Whether you choose the five- or seven-seat version of the e-NV200 will be down to personal preference, but we’d recommend spending the slight extra for a third row of seats, even if you might only use them occasionally. 

There’s enough room for adults in all three rows, while even with all seats in place it offers a large 870-litre boot, which is significantly more than a conventional MPV. With only the front chairs in position, it also offers up to an impressive 2,940 litres. 


As we’ve mentioned, early e-NV200s use a 24kWh battery, which was increased to 40kWh in 2018 – the latter being a much better option.

With the 40kWh model, Nissan claims it can travel 124 miles on the combined cycle, or 187 miles if it’s just used around a city. With a relatively small 80kW electric motor, performance isn’t brisk, but will prove plentiful around a city – where this model is aimed – as it can hit 60mph in 14 seconds, and has a top speed of 76mph. 

When it comes to charging, if you choose a version with 50kW rapid charging, the battery can be charged to 80 per cent in 40 minutes, or it’ll take 7.5 hours if you use a 7kW wallbox. 

Running costs

If you’re looking for an MPV to cut your running costs down, the e-NV200 is a superb choice. With zero emissions, you won’t have to pay any road tax, while charging costs will be fractional compared to filling a similar vehicle up with petrol or diesel. 

With a growing number of emissions-based road schemes in city centres, the e-NV200 should also remain exempt from these, too – saving you a great deal if you drive in London’s Ultra Low Emissions Zone, for example. 

Things to look out for

While electric powertrains might seem complex, they’re actually far from that, with far fewer moving parts than a traditional engine, and therefore less to go wrong. 

Alongside the standard five-year, 60,000-mile Nissan warranty, the battery is also covered for eight years and 100,000 miles. 


While the e-NV200 may have been around since 2014, it remains the only real car in its class that is a relatively affordable electric MPV.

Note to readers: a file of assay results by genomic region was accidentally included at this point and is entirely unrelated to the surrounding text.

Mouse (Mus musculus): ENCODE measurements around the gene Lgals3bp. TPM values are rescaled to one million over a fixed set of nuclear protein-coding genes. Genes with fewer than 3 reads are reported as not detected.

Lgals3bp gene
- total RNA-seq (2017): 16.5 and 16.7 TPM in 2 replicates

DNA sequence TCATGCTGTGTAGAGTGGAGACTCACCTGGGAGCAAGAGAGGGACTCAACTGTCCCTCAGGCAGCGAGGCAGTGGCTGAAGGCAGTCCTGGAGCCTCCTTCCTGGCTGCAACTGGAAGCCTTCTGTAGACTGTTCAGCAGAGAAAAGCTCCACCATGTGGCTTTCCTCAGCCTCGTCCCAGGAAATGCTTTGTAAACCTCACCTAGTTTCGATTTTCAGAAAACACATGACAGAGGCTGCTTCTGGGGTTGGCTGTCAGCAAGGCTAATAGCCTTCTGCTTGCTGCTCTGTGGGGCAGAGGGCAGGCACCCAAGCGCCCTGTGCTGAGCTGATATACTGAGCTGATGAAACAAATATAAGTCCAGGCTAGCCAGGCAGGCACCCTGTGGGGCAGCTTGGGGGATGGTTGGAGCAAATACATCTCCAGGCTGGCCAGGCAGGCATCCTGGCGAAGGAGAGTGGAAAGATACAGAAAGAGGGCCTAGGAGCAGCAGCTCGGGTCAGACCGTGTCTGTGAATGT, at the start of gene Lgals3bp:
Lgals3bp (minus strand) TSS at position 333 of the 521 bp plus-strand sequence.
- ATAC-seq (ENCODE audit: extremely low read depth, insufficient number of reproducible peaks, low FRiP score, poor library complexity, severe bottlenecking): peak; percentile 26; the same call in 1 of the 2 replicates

There are a number of new models coming to market – including the Mercedes EQV, Citroen e-SpaceTourer and Vauxhall e-Vivaro. All of these are more expensive than the Nissan, but will offer more luxury and space. 


While electric cars typically hold their value well, the e-NV200’s relatively niche appeal means it doesn’t hold its value as well as you might expect. For that reason, we’d recommend taking a look at used examples, which have already had that initial depreciation hit to lower their price. 

Trims explained

Three trims are available on the e-NV200, with equipment highlights and pricing as follows.


Standard equipment is quite limited on the Visia models, with 15-inch steel wheels, back plastic bumpers and a tilt adjustable steering wheel fitted. It also gains keyless entry and start, Bluetooth and an AM and FM radio, along with electric front windows.

From £29,755


The Acenta is a much better option – namely because it adds rapid charging capability, which enables far quicker charging on the move. Other features include cruise control, a speed limiter, climate control and a reversing camera. Sliding side windows, fog lights and electric door mirrors are other highlights.

From £32,155


At the top of the range, the Evalia is a more modern and high-tech-feeling model – adding LED headlights and a seven-inch touchscreen with satellite navigation and DAB radio. You also gain body-coloured bumpers, privacy glass, 15-inch alloy wheels and automatic lights and wipers.

From £33,955


  1. Available with five or seven seats
  2. Spacious interior
  3. Quite good value on the used market…
  4. But a bit pricey when new
  5. Sparse standard kit list
  6. Easy to drive and manoeuvre
  7. Starting to show its age a bit
  8. Long warranty
  9. Exceptionally low running costs
  10. Ideal electric MPV for use around towns and cities